Kijabe One



I recently shared a shortened version of the following story on a Facebook thread (list of responses to a posted picture). I have decided that it is amusing enough for me to share in this forum as well. You are lucky though. Here, you get the expanded version.

Among the many improvements that have been made at Rift Valley Academy (RVA) since I graduated sixteen years ago is the ability to reach the outside world by telephone. The campus can now be reached by direct dial telephone and, of course, pretty much everyone carries a cell phone. They are SO spoiled. There was a time when one was required to go through the operator in order to place a call. You had to speak to the voice identified only as ‘Kijabe One’ or you weren’t calling anyone and the antiquated phones each had a hand crank that was utilized in order to notify the operator someone was desperate enough to try using the phones in order to reach an individual with whom they were certain needed their conversation at that moment.

Disclaimer: Allow me to mention that I, having grown up in Kenya, have never had difficulty communicating with any other Kenyan citizen in country or abroad in my life. The Kijabe One (K1) operator was the only exception and certainly a rare breed of individual to be sure.

An attempt to call the parental units from school ...

Beth: Cranks phone. Cranks phone again. Again. One more time. Nope, one more … and operator finally picks up (if lucky).

K1: "What city?" (This is the easy part.)
Beth: "Tigoni"

K1: "What number?" (Again, quite easy.)
Beth: Gives number which is now forgotten.

K1: "What name?" (This is where the fun begins.)
Beth: "Mr. Turner"

K1: "Eh?"
Beth: “Bwana Turner”

K1: “Eh?”
Beth: "Turner"
K1: "Eh?"

Beth: "TURNER!!!"
K1: "Sperr Preeeaase!"

Beth: "T-U-R-N-E-R"
K1: "Eh?"

Beth: “T”
K1: “T”

Beth: “U”
K1: “U”

Beth: “R”
K1: “Eh?”

Beth: “R”
K1: “R”

Beth: “N”
K1: “N”

Beth: “E”
K1: “E”

Beth: “R”
K1: “Eh?”

Beth: “R”
K1: “R”

Beth: “Bwana Turner”
K1: “Eh?”

Beth: “T-U-R-N-E-R”
K1: “Eh?”

Beth: "T-U-R ....!" (Oh hell!) "Tana ... as in TANA RIVER! You know Tana River? Unaelewa!?! TANA RIVER! Mr. Tana!”

K1: "Okay! No problem!"

[Tana River is the longest river in Kenya running 440 miles from the highlands to the Indian Ocean. “Unaelewa” is “you understand” – I think. I have already confessed how poor my Swahili is these days.]

“The more you explain it, the more I don’t understand it.” ~Mark Twain, American Writer


11 comments:

  1. LMAO LMAO LMAO
    Oh Beth you just made my day. You must have been speaking to a Kikuyu.

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  2. @ Candybox:You think?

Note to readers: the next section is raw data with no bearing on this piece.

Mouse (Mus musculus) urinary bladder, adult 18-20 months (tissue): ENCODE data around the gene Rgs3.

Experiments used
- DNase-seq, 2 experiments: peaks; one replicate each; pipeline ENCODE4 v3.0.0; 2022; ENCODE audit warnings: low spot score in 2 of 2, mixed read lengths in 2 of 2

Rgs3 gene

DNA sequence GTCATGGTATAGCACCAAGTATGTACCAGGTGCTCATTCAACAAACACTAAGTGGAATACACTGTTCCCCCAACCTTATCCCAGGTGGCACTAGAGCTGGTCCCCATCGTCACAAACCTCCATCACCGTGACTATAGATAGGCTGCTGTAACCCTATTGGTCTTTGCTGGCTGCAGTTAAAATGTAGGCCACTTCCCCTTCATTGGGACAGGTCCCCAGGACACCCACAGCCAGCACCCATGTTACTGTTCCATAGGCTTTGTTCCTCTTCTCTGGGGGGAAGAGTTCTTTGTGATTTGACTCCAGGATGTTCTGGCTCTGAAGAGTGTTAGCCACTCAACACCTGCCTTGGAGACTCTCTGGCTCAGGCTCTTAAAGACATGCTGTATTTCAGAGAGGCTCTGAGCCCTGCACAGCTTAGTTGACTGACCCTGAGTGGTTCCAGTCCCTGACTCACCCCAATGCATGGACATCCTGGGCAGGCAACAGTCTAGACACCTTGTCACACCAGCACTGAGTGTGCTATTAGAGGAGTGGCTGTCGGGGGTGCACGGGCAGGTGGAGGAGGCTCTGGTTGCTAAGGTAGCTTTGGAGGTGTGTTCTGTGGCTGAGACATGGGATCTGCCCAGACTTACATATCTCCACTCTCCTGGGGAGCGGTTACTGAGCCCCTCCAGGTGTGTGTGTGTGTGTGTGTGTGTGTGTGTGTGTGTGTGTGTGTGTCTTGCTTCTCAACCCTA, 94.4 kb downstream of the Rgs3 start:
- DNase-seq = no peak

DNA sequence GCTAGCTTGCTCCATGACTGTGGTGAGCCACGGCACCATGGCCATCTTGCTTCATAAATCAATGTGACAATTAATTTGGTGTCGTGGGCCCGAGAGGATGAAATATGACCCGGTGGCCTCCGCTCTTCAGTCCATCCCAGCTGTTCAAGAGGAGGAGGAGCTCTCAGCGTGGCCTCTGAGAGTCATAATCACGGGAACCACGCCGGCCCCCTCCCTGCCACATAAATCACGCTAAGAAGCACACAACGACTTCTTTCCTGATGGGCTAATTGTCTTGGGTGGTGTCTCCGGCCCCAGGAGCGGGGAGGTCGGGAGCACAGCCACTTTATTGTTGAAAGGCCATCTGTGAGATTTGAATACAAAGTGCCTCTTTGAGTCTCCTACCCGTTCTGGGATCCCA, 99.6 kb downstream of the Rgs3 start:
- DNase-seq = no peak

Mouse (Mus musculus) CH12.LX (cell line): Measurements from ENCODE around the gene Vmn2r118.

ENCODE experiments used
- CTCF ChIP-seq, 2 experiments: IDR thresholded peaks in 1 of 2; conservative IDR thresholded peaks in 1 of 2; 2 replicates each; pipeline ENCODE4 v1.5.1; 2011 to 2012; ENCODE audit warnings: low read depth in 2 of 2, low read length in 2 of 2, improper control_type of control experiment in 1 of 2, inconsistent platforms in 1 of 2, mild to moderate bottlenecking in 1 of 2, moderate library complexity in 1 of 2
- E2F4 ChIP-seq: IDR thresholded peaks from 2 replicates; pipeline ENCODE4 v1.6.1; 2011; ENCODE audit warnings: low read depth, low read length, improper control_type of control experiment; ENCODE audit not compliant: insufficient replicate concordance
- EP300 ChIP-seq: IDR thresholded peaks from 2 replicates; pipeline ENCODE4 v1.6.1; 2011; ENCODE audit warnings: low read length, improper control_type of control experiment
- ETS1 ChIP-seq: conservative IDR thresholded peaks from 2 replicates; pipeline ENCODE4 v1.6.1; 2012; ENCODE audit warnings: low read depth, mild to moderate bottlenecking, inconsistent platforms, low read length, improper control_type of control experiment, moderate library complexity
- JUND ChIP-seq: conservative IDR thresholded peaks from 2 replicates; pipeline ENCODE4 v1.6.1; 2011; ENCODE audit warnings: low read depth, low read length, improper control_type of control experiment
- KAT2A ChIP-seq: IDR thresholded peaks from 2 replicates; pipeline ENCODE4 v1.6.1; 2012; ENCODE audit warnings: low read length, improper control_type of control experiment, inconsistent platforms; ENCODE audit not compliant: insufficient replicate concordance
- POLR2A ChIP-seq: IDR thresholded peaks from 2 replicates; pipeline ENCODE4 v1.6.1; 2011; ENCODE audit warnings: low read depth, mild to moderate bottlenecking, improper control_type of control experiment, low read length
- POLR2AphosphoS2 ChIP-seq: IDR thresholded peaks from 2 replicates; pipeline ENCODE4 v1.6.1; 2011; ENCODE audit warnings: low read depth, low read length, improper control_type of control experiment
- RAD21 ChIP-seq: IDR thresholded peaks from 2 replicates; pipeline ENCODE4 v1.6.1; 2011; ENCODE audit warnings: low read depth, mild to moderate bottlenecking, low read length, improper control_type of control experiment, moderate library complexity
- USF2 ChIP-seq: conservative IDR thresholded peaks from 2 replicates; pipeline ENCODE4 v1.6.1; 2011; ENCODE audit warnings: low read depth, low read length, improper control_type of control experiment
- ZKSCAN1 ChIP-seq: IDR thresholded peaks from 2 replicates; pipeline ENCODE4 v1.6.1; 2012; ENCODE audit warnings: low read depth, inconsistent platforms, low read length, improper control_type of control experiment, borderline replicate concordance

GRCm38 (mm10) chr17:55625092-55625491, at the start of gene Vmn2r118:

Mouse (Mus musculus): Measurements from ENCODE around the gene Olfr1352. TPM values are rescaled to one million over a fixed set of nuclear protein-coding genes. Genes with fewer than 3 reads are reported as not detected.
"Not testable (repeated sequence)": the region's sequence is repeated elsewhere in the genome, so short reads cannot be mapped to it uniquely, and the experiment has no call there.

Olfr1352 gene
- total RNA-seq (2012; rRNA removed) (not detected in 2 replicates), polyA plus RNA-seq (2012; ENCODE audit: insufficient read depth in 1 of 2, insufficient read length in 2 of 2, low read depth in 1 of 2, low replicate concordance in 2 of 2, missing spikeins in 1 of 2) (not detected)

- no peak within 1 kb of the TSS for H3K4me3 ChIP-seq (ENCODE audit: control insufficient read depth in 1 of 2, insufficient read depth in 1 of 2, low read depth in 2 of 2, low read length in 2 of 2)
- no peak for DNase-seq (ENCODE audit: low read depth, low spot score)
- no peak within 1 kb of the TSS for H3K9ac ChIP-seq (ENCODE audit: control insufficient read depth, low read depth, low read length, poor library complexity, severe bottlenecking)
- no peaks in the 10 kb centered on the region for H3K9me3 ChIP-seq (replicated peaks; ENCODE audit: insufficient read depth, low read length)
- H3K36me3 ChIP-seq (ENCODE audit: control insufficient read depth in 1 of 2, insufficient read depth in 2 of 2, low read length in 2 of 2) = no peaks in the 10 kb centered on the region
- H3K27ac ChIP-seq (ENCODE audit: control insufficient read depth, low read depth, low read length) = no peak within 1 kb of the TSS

That was funny.... but I can so relate.

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  3. I highlight as the receptionist at my workplace an hour every week. You can only imagine my frustration when I have to talk to irate customers with hearing problems and have to convince them that they have actually reached someone in the US and not some third-world country. Enunciation becomes of paramount importance. That and patience.

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  4. @kk I say that cos it seems she couldn't get the 'R'. You know Kiuks and their R/L contraversies(sp)

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  5. Illuminating story that many international students and business professionals would benefit from reading. You also chose pithy, pitch-perfect quotes to open and close the story.
    Bravo!

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  6. cb ~ Was it the "L vs R" issue or the "Eh?" that gave it away? LOL!

    kk ~ I was a supervisor in a call center specializing in concierge work for high end credit card clientele. I hired native speakers for travel hot spots (i.e. France, Spain, Brazil, etc.) to handle the requests and *always* had to field complaint calls from customers who thought we were outsourcing when, in reality, we were in Richmond, VA so I know exactly how that feels.

    eric ~ Welcome! Interesting to get the views of an ESL teacher. Feel free to use the story if you like. I hope you will visit more.

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  7. Of course, at the time of this story I was between the ages of 12 and 17. Patience was not one of my virtues as a teenager.

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  8. Beth with the Kiuks 'R' is pronounced as an 'L' and vice versa

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  9. Yes ... I know. They also use "eh" a lot in general conversation.

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  10. eh
    Talk of blind spots in conversation.... I did not know that about my tribesmen... and I guess myself too:)

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  11. The Kikuyu & the Canadians ... eh!

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"Stranger, if you passing meet me and desire to speak to me, why should you not speak to me? And why should I not speak to you?" ~Walt Whitman

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